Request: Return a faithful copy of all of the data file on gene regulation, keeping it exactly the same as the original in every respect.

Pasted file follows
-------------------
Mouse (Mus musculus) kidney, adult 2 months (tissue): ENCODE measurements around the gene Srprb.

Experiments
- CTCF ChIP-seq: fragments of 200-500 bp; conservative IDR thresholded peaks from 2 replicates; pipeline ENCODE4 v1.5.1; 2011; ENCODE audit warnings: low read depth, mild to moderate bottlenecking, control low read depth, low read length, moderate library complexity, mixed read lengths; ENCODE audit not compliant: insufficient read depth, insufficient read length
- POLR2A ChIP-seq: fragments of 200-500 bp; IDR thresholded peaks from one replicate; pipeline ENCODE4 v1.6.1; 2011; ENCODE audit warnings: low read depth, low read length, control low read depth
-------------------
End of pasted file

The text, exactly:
Mouse (Mus musculus) kidney, adult 2 months (tissue): ENCODE measurements around the gene Srprb.

Experiments
- CTCF ChIP-seq: fragments of 200-500 bp; conservative IDR thresholded peaks from 2 replicates; pipeline ENCODE4 v1.5.1; 2011; ENCODE audit warnings: low read depth, mild to moderate bottlenecking, control low read depth, low read length, moderate library complexity, mixed read lengths; ENCODE audit not compliant: insufficient read depth, insufficient read length
- POLR2A ChIP-seq: fragments of 200-500 bp; IDR thresholded peaks from one replicate; pipeline ENCODE4 v1.6.1; 2011; ENCODE audit warnings: low read depth, low read length, control low read depth